Strangely, though, as I write this out, I don’t feel despairing or distressed; I feel kind of like laughing. I think I was, indeed, stressing about all this, until the new year hit and I started making some changes. For one, I’ve started jealously guarding my weekends, committing at least one of the days to fun time. This is crucial, it turns out, because—who knew—we apparently like each other best when we’re having fun. Dating is a funny thing, isn’t it? You invest a couple years spending time with each other, primarily engaged in activities that would be enjoyable almost regardless of the company…and then you settle in with that person and suddenly the majority of your time together is spent on miserable tasks like paying bills, cleaning dishes, or grocery shopping. Play is vital to a happy relationship, and that’s a hard thing for an A-type like myself to remember. Generally, I operate like a sled dog: the harder the work, the better I feel. Well, I’m learning that relationships need a gentler touch, though I still insist we play hard, too.
I digress. The moment just recently that made me laugh a bit about the pitiful state of our honeymoon period hit me while I was finishing up the dining room. For lack of a better space, we’ve put our book shelves in there, and I was admiring the neatly organized books when I noticed the layers of cardboard stuffed under the righthand edges of both structures. It dawned on me that Brian had stuffed about two inches of cardboard under each bookshelf in an effort to straighten them out, because the house is so ridiculously slanted. As I wandered around the apartment, I realized that over half of our paintings and photographs have been weighted on one edge with taped-on pennies and bolts. (It’s an easy trick, just tape them behind the frame, not in front.) Again, this is an attempt to compensate for the crookedness of the leaning house. It dawned on me that everything in the house was jury rigged in these improvised ways; that my lemons-into-lemonade apartment is held together with packing tape and good wishes. For reasons I do not fully understand, this made me sublimely happy. Perhaps because it’s really like a little nest now, made out of spit and branches and mud.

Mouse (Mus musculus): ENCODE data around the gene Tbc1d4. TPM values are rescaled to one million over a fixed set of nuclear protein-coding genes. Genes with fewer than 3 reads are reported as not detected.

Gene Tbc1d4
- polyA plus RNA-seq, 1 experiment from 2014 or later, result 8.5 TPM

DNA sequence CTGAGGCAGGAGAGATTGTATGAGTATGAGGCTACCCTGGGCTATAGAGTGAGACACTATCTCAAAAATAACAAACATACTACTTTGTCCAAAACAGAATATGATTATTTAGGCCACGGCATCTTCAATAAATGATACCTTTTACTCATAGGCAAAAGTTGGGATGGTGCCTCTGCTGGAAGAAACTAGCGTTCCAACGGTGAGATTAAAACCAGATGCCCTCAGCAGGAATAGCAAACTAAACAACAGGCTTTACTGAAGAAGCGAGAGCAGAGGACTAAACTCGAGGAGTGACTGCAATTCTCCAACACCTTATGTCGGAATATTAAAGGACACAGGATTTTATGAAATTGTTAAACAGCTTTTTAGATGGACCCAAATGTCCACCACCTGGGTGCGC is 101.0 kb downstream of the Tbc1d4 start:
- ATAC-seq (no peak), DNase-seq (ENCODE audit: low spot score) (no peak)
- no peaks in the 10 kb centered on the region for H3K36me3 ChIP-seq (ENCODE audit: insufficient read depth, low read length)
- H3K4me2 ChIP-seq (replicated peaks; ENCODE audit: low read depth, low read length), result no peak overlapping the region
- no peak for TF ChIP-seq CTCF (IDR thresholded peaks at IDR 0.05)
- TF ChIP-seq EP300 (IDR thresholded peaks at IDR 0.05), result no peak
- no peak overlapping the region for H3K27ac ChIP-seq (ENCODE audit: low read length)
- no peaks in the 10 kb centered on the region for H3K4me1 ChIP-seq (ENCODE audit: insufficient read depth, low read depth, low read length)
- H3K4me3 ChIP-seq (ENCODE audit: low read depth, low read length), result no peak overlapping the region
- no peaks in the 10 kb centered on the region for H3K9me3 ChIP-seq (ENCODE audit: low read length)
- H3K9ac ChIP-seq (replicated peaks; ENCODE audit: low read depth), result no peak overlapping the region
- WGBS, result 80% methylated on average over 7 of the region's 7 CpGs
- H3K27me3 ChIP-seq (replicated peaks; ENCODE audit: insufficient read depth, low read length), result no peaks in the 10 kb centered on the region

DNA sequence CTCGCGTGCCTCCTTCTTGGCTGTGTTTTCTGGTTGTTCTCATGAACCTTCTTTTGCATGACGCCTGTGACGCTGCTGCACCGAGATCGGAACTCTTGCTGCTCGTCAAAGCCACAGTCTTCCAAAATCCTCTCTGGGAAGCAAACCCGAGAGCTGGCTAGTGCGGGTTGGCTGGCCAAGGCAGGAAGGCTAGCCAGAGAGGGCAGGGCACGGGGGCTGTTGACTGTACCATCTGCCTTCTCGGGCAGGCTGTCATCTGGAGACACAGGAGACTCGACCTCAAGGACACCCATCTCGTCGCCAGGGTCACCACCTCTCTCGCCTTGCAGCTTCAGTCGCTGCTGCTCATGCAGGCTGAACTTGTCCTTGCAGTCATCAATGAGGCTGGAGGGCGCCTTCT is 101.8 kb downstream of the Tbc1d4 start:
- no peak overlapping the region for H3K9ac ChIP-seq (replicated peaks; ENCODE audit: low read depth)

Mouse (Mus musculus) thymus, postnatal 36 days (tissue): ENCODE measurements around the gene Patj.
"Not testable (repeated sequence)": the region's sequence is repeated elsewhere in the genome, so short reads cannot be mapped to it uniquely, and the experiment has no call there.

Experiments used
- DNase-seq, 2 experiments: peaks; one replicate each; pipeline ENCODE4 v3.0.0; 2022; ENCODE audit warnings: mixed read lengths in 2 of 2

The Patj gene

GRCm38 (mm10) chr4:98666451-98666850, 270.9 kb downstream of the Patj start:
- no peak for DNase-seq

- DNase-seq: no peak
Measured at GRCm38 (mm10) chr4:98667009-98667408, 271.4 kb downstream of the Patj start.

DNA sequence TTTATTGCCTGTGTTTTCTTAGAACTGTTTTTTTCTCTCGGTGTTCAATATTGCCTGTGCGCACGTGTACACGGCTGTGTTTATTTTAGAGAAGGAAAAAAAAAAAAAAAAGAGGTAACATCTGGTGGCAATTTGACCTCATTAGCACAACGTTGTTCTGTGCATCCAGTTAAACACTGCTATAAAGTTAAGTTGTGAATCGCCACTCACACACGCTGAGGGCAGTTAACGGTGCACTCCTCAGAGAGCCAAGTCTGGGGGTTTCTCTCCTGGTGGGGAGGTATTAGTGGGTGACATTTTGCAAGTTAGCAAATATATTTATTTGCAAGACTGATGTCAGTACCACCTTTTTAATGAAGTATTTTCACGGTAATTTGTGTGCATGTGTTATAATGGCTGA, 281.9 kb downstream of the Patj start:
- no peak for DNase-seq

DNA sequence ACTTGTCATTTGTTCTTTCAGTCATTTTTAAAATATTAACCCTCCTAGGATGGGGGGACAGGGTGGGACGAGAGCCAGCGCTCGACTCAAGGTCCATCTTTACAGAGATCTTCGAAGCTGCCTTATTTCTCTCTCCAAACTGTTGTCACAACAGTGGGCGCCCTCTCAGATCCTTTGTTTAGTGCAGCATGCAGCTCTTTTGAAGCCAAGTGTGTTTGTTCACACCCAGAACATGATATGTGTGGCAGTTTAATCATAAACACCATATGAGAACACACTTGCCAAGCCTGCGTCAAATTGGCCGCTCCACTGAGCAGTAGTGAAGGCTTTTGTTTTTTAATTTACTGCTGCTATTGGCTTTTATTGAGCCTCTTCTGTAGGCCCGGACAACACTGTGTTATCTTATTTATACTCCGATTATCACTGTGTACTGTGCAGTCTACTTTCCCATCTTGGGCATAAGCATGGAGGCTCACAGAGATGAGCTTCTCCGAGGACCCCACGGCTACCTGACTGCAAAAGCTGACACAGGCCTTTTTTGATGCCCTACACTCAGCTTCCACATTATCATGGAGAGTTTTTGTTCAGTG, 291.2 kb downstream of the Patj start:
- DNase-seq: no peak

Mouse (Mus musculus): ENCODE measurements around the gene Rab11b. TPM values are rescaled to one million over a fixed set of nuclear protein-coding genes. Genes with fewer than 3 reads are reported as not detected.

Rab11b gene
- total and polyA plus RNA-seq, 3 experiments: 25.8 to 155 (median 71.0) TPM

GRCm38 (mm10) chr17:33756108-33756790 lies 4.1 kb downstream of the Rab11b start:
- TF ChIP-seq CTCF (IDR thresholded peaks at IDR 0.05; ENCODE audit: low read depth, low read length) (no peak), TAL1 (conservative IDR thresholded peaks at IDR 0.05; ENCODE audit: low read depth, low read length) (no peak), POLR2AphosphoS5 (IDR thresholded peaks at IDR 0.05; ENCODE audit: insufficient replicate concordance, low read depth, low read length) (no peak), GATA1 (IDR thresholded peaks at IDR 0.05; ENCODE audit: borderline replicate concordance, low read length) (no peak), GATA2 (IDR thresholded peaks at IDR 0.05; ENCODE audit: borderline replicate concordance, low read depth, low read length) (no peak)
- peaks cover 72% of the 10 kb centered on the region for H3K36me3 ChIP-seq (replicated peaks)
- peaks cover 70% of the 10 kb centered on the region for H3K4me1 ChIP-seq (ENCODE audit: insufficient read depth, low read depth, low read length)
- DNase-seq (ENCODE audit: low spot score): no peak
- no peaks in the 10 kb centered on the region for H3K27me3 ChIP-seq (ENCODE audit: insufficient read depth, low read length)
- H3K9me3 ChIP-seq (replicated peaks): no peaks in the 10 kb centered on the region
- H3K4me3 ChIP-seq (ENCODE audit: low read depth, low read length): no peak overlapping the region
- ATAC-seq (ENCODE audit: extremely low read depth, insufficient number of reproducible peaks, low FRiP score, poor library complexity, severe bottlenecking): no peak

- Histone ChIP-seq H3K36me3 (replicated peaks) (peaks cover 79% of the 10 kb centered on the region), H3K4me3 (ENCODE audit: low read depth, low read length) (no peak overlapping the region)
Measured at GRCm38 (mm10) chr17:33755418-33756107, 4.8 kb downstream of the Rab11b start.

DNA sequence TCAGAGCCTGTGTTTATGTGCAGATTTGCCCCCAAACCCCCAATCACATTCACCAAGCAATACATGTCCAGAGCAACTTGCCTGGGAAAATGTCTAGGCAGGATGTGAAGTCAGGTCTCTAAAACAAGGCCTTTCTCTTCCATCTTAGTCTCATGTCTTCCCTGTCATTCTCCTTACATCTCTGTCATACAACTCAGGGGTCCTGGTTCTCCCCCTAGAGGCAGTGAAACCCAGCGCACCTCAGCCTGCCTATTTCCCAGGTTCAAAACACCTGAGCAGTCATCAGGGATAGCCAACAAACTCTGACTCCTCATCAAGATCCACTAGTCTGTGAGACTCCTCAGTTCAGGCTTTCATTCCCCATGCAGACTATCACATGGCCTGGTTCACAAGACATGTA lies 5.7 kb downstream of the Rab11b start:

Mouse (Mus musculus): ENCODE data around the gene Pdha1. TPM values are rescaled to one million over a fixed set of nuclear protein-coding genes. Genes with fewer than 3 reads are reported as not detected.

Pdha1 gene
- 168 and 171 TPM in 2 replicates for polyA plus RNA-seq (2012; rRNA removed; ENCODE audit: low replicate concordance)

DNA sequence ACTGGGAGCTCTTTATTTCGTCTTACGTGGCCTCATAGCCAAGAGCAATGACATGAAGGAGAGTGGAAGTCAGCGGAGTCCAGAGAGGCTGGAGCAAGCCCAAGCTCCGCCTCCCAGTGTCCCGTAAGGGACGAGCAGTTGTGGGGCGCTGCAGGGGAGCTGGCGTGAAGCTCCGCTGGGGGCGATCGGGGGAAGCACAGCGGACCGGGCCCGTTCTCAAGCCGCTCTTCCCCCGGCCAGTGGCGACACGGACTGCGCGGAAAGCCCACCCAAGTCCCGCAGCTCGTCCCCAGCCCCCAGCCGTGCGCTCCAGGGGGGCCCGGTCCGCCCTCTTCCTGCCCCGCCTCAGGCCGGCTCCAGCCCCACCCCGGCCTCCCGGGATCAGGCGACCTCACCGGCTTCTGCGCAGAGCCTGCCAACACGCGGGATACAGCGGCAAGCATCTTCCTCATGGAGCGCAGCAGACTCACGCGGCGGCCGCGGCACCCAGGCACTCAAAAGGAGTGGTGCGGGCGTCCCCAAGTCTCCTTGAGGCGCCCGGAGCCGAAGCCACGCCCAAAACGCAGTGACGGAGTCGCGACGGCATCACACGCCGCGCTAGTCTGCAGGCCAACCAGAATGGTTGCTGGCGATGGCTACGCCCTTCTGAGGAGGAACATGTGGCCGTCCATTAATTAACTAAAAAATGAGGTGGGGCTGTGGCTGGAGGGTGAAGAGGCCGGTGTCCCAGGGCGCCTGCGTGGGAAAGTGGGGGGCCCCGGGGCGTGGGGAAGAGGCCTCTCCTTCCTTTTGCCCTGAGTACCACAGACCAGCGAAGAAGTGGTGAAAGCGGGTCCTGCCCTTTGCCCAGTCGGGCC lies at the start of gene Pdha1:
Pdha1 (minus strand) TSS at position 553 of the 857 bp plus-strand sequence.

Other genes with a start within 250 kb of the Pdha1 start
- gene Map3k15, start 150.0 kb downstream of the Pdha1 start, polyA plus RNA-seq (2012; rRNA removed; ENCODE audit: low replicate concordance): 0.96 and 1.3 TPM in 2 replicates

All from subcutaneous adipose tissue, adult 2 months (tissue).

We’re having a small housewarming gathering to kick off my 30th birthday month in a couple weeks. I think the place will be looking pretty swell by then. As for the two of us, well, I’m okay with the weird turn our newlywed journey’s been taking, but I’m pretty tired of finding upbeat ways of answering the question, “How’s married life?” as it’s posed to me a dozen times a week.
Maybe my answer should be, “Married life, like our nest, is off-kilter, exhausting, and held together with taped-up pennies.” After the circle skirts are stowed away and the casserole’s been eaten, isn’t that the bones of marriage, anyway? I shall strive to embrace my slanty little nest and my modern mishmashed marriage; it’s a little off-beat, but I think I like it.